A medical power of attorney sitting in the drawer is like having an insurance policy. Insurance is all about planning for the unexpected: the tornado that hits your house; the accident at the intersection on the way to work; the long-term illness that keeps you from work; or the circumstances that may take your life. All of these unexpected events can potentially have disastrous effects on your ability to manage your own healthcare. A medical power of attorney prepared in advance in case of emergency becomes important if you unexpectedly cannot make your own healthcare decisions.
With a medical power of attorney you appoint a person to make medical decisions on your behalf in the event that you cannot. While you may appoint two or more individuals, such as your children, it’s best to make the medical power of attorney as simple as possible – often quick decisions must be made during medical emergencies.
A medical power of attorney is different from a living will or advanced health care directive. Those instruments typically address only the limited circumstances of your treatment preferences if you are persistently unconscious or terminally ill. All of the other health care decisions require the medical power of attorney.
State law and the court system potentially get involved if you don’t have a medical power of attorney. Some states specify who can act as a healthcare representative and the order in which they are selected in the absence of a medical power of attorney. A typical order might be spouse, adult children, parents, followed by siblings. In states without such laws, the court can appoint a healthcare representative, again choosing from approximately the same list based upon marriage and family.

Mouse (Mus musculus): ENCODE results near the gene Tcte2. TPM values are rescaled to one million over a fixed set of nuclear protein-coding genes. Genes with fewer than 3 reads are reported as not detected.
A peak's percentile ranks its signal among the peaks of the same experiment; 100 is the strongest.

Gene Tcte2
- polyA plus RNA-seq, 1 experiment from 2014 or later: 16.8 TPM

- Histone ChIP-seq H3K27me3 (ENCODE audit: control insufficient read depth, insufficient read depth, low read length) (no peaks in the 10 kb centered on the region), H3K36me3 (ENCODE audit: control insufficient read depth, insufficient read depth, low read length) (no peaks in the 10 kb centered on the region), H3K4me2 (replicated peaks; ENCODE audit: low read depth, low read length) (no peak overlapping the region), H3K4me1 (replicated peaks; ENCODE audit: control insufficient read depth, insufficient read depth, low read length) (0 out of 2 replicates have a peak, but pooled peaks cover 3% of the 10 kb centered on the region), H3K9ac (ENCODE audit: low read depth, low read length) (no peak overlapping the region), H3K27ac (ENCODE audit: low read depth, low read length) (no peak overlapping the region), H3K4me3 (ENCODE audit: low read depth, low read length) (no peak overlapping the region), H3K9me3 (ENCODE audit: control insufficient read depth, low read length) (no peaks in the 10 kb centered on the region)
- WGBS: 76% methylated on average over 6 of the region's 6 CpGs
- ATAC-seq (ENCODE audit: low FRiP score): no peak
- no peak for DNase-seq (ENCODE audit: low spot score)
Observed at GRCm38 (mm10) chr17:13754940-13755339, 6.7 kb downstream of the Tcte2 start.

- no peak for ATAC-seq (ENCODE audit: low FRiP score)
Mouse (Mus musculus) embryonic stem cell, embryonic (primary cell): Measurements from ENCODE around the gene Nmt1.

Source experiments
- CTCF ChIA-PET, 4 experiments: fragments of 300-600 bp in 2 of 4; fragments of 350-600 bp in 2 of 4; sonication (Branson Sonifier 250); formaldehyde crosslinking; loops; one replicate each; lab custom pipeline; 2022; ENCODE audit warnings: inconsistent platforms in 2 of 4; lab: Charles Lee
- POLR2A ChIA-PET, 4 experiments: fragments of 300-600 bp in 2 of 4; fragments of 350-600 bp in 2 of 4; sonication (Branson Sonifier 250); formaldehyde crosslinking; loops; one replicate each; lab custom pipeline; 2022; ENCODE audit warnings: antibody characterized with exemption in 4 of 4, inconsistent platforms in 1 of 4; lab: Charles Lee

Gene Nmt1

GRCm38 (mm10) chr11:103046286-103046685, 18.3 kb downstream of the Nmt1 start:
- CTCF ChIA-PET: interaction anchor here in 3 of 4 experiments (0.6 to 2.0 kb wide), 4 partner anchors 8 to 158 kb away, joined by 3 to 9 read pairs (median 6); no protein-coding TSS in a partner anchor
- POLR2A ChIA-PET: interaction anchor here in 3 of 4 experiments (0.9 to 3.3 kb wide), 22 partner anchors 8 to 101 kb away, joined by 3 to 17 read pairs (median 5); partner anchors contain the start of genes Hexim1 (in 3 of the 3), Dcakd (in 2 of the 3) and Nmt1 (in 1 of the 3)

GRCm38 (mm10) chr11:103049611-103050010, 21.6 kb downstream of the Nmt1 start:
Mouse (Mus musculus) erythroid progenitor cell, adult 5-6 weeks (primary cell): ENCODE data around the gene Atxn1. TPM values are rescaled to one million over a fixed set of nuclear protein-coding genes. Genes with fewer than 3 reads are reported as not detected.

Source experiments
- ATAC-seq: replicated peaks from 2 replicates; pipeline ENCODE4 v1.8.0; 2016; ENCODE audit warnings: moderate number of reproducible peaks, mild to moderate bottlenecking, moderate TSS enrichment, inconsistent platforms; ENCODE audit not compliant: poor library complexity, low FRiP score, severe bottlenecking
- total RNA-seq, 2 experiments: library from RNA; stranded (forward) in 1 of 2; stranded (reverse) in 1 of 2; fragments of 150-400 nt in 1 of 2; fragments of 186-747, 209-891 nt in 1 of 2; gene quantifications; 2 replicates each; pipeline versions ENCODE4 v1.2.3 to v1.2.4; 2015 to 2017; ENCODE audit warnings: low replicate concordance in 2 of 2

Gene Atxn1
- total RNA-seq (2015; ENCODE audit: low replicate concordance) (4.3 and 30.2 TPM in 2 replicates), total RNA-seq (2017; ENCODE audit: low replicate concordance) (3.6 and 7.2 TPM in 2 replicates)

A medical power of attorney is especially important for unmarried partners. While the premise is that each should be able to step in as the decision-maker for the other in a time of healthcare crisis, remember that laws look to “family” members who are related by marriage or are blood relatives. A life partner is neither.
Hospitals and other medical facilities today are bound by numerous regulations they must follow, including who is allowed to make healthcare decisions. Having a medical power of attorney readily available simplifies the process at a time when emotions are already high due to the emergency itself.
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